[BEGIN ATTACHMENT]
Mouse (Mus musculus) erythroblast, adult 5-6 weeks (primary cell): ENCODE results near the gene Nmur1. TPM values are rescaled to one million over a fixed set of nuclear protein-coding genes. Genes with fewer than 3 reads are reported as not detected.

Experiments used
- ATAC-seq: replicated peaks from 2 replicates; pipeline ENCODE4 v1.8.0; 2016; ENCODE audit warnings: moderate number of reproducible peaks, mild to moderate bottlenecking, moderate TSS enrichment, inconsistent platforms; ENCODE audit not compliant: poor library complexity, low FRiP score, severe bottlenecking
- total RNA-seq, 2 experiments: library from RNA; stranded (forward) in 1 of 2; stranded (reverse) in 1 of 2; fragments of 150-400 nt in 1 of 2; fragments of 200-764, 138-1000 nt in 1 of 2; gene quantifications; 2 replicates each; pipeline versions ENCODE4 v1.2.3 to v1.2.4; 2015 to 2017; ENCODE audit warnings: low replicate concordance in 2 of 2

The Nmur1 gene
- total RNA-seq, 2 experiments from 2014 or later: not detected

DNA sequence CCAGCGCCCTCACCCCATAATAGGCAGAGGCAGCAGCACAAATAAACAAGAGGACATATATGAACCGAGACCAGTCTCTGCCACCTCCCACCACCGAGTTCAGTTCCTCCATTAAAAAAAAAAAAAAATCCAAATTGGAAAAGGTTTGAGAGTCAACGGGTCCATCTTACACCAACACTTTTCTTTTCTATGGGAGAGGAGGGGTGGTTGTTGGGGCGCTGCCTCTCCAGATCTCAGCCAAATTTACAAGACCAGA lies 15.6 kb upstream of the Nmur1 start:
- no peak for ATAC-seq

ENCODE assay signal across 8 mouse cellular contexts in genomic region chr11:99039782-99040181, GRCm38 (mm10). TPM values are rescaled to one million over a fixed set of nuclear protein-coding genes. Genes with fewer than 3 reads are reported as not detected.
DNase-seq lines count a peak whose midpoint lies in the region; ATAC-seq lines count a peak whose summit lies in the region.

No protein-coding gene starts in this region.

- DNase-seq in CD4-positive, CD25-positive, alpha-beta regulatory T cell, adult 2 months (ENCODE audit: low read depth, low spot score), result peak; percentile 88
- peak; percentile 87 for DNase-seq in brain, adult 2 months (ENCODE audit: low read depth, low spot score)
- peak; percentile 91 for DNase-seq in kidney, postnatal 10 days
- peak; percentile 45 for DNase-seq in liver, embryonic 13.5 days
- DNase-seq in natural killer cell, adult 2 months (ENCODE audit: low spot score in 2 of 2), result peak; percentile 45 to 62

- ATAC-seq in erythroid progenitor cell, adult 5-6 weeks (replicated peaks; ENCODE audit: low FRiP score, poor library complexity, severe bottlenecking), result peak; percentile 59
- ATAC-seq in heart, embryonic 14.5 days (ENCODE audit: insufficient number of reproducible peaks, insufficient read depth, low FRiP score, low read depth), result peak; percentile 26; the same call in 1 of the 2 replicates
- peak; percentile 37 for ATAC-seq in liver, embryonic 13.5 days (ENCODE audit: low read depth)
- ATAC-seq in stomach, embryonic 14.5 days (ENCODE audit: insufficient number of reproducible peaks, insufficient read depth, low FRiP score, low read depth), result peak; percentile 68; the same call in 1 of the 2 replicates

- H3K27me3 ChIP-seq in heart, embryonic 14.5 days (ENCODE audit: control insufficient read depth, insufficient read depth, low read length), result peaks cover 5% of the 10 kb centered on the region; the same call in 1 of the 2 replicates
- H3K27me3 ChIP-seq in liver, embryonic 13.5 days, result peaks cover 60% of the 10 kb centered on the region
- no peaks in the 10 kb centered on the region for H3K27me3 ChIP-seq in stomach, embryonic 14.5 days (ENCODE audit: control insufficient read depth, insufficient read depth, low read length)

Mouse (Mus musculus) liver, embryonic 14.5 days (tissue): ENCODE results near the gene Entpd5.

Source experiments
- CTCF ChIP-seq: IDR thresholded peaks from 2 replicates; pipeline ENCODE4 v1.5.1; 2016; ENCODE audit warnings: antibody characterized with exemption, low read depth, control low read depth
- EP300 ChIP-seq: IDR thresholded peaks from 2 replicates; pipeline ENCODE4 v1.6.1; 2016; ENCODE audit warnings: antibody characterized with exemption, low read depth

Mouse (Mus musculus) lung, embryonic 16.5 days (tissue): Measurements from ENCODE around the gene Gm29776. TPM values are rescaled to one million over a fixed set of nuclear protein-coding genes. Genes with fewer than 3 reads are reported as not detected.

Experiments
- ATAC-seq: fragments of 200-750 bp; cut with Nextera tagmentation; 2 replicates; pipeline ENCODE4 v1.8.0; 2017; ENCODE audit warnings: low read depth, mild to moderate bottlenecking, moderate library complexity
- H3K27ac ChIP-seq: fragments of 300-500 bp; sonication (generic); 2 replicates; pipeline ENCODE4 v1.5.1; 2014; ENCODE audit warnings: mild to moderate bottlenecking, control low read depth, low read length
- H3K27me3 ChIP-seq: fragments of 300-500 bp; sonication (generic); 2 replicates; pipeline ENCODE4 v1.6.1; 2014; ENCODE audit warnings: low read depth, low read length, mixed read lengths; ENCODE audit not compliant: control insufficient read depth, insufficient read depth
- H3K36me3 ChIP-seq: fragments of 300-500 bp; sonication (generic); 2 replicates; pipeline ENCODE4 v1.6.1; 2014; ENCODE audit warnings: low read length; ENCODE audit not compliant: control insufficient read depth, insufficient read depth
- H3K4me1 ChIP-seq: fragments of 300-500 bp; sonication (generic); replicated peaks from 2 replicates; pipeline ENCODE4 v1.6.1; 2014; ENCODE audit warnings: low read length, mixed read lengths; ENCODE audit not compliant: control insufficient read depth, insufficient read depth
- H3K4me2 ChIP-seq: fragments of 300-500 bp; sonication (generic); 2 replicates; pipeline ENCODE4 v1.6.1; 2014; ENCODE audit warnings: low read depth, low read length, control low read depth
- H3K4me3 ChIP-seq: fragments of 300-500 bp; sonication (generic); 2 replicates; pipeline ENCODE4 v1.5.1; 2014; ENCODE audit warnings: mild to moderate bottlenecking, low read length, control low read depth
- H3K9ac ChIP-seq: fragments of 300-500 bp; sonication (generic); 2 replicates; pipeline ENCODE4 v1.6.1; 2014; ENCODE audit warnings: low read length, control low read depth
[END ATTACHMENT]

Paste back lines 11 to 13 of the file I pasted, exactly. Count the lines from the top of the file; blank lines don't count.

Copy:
No protein-coding gene starts in this region.

- DNase-seq in CD4-positive, CD25-positive, alpha-beta regulatory T cell, adult 2 months (ENCODE audit: low read depth, low spot score), result peak; percentile 88
- peak; percentile 87 for DNase-seq in brain, adult 2 months (ENCODE audit: low read depth, low spot score)